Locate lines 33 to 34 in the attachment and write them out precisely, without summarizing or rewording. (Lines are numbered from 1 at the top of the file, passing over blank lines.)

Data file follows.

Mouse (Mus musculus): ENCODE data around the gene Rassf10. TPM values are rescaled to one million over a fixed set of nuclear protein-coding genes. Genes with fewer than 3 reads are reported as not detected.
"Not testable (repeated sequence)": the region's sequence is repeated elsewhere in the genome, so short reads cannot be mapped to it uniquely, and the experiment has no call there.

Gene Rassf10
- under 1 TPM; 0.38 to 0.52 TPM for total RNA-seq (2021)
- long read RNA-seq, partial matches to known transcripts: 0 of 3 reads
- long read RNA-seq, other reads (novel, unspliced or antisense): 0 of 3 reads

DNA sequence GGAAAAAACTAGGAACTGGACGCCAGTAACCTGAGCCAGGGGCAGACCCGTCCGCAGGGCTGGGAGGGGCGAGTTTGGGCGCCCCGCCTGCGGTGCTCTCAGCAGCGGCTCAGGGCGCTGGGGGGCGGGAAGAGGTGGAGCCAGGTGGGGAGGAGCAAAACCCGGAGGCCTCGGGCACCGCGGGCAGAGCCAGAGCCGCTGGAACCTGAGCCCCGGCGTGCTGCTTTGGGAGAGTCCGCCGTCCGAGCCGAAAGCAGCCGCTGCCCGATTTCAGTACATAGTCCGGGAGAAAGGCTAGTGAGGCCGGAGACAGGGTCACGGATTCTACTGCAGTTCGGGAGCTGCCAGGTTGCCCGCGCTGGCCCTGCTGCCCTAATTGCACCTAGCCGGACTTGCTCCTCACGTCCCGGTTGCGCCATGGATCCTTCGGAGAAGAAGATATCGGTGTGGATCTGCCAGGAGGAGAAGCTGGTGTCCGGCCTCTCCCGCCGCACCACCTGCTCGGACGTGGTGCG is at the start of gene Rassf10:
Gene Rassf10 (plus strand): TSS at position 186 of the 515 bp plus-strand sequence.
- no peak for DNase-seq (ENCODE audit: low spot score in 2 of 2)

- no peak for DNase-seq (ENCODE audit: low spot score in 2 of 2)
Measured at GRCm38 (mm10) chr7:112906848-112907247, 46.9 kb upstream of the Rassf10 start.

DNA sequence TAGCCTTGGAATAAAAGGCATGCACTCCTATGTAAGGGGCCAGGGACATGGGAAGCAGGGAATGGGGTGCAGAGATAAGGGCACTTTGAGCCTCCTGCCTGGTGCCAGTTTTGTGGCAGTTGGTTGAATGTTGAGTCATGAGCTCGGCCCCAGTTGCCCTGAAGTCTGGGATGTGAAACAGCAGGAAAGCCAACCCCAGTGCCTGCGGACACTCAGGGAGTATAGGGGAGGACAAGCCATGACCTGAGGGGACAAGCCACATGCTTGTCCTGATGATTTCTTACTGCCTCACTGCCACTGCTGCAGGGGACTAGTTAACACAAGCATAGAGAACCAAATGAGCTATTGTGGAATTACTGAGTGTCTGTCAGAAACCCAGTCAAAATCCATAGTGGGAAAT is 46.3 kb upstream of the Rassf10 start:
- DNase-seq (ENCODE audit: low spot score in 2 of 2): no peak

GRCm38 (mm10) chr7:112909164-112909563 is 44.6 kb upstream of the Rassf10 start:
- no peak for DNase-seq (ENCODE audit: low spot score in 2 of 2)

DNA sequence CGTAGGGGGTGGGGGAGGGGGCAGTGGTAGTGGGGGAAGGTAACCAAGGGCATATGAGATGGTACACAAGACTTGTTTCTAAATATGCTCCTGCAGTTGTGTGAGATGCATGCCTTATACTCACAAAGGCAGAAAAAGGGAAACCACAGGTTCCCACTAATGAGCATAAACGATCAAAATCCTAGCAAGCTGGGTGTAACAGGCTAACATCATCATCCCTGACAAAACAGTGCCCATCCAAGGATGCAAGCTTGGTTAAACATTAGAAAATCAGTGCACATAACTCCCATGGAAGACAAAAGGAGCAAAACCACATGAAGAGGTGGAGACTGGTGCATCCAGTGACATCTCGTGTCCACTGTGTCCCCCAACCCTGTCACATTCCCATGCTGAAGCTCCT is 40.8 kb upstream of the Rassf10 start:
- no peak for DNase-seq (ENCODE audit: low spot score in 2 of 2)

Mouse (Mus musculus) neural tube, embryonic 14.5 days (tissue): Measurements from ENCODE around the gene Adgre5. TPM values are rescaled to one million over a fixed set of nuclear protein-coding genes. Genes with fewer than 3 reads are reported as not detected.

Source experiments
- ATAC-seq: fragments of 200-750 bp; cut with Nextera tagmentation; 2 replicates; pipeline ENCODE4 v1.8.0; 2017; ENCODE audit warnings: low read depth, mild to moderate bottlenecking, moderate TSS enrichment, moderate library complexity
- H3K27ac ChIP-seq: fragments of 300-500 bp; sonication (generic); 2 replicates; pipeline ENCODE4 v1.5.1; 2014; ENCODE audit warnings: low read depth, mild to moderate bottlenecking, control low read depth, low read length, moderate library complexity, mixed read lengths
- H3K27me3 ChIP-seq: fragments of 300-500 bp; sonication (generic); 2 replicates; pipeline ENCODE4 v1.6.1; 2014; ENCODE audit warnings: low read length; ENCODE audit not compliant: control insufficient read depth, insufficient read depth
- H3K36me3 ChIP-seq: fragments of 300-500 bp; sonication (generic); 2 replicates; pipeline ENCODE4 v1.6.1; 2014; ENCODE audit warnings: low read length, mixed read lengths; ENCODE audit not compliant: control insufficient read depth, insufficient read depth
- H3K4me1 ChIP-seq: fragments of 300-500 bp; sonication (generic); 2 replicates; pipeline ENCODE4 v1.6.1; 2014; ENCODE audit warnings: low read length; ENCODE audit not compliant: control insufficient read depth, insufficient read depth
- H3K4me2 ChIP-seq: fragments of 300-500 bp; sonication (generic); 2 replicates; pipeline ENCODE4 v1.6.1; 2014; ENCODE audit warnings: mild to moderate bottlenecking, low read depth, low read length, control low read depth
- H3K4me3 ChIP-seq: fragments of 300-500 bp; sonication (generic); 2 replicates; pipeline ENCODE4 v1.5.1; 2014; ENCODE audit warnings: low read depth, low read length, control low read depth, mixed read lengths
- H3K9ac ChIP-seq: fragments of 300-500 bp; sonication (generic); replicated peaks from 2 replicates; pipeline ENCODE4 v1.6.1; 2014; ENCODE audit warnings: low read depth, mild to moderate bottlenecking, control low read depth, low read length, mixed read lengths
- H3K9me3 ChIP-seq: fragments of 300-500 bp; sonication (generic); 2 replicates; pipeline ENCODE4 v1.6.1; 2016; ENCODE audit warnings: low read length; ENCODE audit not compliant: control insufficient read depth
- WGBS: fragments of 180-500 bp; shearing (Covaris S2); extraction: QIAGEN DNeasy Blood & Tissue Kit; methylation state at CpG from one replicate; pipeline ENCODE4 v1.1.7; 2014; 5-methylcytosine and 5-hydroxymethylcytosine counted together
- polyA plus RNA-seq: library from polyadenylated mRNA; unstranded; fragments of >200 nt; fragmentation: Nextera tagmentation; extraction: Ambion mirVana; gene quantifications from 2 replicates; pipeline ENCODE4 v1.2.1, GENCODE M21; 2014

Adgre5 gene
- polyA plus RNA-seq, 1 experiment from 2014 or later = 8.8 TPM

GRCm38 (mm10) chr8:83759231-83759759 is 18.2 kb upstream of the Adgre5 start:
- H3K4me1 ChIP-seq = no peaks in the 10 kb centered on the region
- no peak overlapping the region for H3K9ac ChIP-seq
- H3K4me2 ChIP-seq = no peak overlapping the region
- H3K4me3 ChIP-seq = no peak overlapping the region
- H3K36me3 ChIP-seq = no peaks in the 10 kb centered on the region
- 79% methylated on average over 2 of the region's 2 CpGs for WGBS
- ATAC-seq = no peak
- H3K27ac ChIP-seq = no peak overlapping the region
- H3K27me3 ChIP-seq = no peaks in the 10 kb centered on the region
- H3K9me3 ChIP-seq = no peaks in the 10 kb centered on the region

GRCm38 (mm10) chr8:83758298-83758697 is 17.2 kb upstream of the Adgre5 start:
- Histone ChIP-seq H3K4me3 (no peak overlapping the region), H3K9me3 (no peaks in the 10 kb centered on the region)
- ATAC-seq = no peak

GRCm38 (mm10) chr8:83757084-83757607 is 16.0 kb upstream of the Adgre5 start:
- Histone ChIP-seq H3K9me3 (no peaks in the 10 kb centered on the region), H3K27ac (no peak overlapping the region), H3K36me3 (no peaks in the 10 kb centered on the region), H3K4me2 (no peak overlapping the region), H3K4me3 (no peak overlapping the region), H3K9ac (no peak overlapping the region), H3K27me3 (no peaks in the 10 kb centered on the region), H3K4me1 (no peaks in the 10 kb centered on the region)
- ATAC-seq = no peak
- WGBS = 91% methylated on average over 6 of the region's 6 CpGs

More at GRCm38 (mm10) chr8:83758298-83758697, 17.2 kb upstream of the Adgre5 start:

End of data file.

GRCm38 (mm10) chr8:83759231-83759759 is 18.2 kb upstream of the Adgre5 start:
- H3K4me1 ChIP-seq = no peaks in the 10 kb centered on the region